Sunday, February 15, 2009

“If you choose to, you can make me clean.”

In today’s first reading, the LORD speaks to Moses and Aaron: If someone has a swelling or a rash or a blotch on his skin that seems to be leprosy, he should be brought to Aaron the priest, or to one of his descendants who is a priest. Anyone with an infectious skin condition must wear torn clothes, and keep his hair uncovered, but hide the lower part of his face, and cry out “Unclean, unclean!” As long as he has the infection, he will remain unclean. He must live alone, outside the camp.

These are the first two verses of Chapter 13 of the Book of Leviticus, followed by verses 44 through 46. If you read the forty-two verses in between, you will learn that there are many types of skin infection which were treated like leprosy in Old Testament times. Even in the 19th and 20th centuries after Christ, people with skin diseases were isolated from the rest of the community, in leprosaria, such as the one on the Island of Molokai, in Hawaii, and at Carville, in Louisiana.

For the Hebrew people “Cleanliness is next to Godliness”, and we use the same expression. There was great attention paid to the washing of hands and feet, of plates and food. The Mosaic law specified that a leper had to keep a distance of 12 to 15 away from other people, and if the other person was downwind from the leper, the distance was 120 to 150 feet. No leper would dare to approach a rabbi on the street or in the synagogues of the towns in Judaea and Galilee. No, if someone who had been declared a leper believed that a cure had taken place, they were to go up to Jerusalem, and show themselves to the Temple priests.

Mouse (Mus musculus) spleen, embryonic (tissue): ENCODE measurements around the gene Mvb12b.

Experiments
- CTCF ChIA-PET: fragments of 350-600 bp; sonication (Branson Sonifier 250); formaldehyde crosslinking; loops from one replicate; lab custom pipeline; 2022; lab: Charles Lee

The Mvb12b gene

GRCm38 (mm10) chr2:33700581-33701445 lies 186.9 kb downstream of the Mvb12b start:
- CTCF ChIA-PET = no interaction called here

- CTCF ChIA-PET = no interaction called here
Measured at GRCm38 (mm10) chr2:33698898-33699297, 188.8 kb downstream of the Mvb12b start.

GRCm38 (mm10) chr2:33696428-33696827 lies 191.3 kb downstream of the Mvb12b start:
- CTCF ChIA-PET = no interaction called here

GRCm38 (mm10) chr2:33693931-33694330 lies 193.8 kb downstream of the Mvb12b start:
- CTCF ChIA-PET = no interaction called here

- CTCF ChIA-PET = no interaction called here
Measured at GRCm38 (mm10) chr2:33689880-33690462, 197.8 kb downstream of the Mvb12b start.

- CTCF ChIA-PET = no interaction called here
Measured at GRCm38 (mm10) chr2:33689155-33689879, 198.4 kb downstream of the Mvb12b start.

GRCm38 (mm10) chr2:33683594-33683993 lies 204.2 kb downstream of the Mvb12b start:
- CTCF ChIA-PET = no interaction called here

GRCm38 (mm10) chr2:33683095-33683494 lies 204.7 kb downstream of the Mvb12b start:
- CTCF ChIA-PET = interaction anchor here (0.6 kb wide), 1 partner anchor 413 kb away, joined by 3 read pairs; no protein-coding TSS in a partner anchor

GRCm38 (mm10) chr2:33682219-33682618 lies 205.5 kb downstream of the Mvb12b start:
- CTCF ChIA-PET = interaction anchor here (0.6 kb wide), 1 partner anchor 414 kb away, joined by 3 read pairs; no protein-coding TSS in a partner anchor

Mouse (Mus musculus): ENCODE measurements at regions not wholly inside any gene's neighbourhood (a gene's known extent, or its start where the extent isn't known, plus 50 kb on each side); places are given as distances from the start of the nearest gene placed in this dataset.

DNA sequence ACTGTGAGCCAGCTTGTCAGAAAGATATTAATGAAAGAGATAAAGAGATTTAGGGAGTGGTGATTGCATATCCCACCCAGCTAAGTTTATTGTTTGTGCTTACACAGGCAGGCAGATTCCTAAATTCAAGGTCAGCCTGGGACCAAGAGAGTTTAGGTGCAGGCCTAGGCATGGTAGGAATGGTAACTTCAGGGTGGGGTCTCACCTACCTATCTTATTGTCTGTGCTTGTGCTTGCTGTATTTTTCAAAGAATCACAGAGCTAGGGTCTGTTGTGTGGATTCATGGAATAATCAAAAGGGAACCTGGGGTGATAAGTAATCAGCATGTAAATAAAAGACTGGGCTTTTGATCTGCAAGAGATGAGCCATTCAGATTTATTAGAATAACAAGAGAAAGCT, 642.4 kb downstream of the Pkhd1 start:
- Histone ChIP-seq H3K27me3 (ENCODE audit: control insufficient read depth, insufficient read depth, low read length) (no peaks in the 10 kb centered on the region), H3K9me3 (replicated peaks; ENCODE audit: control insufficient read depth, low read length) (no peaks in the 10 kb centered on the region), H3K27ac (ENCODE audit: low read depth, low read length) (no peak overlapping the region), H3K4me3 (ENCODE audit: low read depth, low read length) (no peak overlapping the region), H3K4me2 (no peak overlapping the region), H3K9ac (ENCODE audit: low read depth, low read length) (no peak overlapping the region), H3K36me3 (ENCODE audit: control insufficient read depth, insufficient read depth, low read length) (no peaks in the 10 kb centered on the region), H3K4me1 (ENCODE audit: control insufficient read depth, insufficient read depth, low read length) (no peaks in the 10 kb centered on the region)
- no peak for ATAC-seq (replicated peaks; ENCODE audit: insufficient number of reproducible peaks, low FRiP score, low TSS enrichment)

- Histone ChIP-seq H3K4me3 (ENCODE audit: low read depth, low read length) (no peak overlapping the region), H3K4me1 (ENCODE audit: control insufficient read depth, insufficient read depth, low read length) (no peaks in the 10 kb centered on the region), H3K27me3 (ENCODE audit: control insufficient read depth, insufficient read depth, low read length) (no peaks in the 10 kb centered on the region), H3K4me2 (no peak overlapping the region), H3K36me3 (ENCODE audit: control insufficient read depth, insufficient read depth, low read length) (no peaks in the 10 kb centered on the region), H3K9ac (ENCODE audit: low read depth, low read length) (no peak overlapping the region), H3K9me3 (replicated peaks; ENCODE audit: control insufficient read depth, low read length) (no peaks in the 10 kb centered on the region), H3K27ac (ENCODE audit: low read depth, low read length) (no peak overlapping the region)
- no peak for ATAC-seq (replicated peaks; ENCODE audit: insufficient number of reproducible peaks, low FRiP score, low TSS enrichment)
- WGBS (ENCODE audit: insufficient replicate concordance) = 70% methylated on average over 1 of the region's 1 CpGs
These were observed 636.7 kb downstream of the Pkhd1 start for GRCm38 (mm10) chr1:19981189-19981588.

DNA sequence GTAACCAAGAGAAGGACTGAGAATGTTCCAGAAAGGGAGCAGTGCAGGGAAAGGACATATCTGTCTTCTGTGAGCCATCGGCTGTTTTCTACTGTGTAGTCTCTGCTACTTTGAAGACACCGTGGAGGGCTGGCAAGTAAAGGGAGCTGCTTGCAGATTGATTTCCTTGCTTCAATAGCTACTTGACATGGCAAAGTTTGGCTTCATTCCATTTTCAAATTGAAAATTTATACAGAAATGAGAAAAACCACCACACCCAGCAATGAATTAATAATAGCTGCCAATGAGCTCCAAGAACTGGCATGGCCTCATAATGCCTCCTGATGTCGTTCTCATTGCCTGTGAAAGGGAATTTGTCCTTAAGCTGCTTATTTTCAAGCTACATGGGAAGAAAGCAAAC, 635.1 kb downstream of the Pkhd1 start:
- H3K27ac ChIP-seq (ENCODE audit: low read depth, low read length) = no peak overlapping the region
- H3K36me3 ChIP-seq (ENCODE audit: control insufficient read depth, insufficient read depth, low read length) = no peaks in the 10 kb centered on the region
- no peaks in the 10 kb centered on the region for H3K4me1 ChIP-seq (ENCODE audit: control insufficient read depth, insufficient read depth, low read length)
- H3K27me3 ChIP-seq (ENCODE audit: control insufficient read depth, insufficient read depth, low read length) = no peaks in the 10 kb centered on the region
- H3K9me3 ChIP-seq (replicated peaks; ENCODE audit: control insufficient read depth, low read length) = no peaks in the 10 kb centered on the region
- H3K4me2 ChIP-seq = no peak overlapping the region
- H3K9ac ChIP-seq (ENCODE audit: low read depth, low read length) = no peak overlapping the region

Today’s gospel is taken from the first chapter of Mark. A leper approaches Jesus confidently to seek his help. “If you choose to, you can make me clean.” What followed was even more unorthodox: Jesus stretched out his hand, and touched him. The touch of Jesus’ hand healed him, not only of his disease, of his feeling that he was diseased, but his sense that that he was a disease. It healed his isolation, his loneliness, his despair, his belief that he cursed by God. Thanks to Jesus, he was not cursed, but cured.

Yet the story is not yet finished. Jesus tells the man to go to the Temple and show himself to the priest, as required by the Law of Moses, and to pay the stipend required in the scripture. He also told the man not to speak to anyone on the way.

Of course, the leper didn’t pay a bit of attention to that last part. He went off and shared the good news with everyone he met along the way. It seems that in every town, people learned of the leper’s healing, and Jesus had to stay away in deserted places. Still, people kept coming to him in droves from everywhere.

In the last chapter of the gospel of Mark, Jesus sends his disciples out into the world to proclaim the good news of salvation. He tells them of all of wonders they will perform in his name, including healing the sick. As disciples of Jesus, we have the capacity to be instruments of healing. Not only do we have a duty to pray for the sick and help them get effective medical care, but also to extend the presence of Christ to all whose lives are hurt and in need of a healing hand, a healing ear, a healing heart.

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